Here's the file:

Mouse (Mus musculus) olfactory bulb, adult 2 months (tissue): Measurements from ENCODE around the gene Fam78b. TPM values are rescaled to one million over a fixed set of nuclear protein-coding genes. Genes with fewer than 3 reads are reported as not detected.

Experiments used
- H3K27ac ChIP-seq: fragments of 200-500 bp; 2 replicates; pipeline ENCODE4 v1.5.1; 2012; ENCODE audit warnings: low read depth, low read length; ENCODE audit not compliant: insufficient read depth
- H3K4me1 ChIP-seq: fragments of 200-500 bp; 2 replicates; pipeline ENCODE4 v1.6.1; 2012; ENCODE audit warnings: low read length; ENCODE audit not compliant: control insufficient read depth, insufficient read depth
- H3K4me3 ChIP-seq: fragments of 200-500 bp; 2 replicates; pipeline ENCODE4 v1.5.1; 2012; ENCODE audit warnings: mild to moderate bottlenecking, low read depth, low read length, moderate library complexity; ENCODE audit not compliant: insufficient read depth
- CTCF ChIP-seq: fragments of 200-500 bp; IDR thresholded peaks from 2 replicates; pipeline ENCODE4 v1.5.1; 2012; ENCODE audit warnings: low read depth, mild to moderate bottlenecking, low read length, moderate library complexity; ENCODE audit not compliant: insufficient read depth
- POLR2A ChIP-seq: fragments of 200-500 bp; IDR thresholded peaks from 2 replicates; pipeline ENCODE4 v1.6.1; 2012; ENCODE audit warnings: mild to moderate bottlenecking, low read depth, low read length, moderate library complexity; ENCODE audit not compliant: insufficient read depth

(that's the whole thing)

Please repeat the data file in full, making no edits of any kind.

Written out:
Mouse (Mus musculus) olfactory bulb, adult 2 months (tissue): Measurements from ENCODE around the gene Fam78b. TPM values are rescaled to one million over a fixed set of nuclear protein-coding genes. Genes with fewer than 3 reads are reported as not detected.

Experiments used
- H3K27ac ChIP-seq: fragments of 200-500 bp; 2 replicates; pipeline ENCODE4 v1.5.1; 2012; ENCODE audit warnings: low read depth, low read length; ENCODE audit not compliant: insufficient read depth
- H3K4me1 ChIP-seq: fragments of 200-500 bp; 2 replicates; pipeline ENCODE4 v1.6.1; 2012; ENCODE audit warnings: low read length; ENCODE audit not compliant: control insufficient read depth, insufficient read depth
- H3K4me3 ChIP-seq: fragments of 200-500 bp; 2 replicates; pipeline ENCODE4 v1.5.1; 2012; ENCODE audit warnings: mild to moderate bottlenecking, low read depth, low read length, moderate library complexity; ENCODE audit not compliant: insufficient read depth
- CTCF ChIP-seq: fragments of 200-500 bp; IDR thresholded peaks from 2 replicates; pipeline ENCODE4 v1.5.1; 2012; ENCODE audit warnings: low read depth, mild to moderate bottlenecking, low read length, moderate library complexity; ENCODE audit not compliant: insufficient read depth
- POLR2A ChIP-seq: fragments of 200-500 bp; IDR thresholded peaks from 2 replicates; pipeline ENCODE4 v1.6.1; 2012; ENCODE audit warnings: mild to moderate bottlenecking, low read depth, low read length, moderate library complexity; ENCODE audit not compliant: insufficient read depth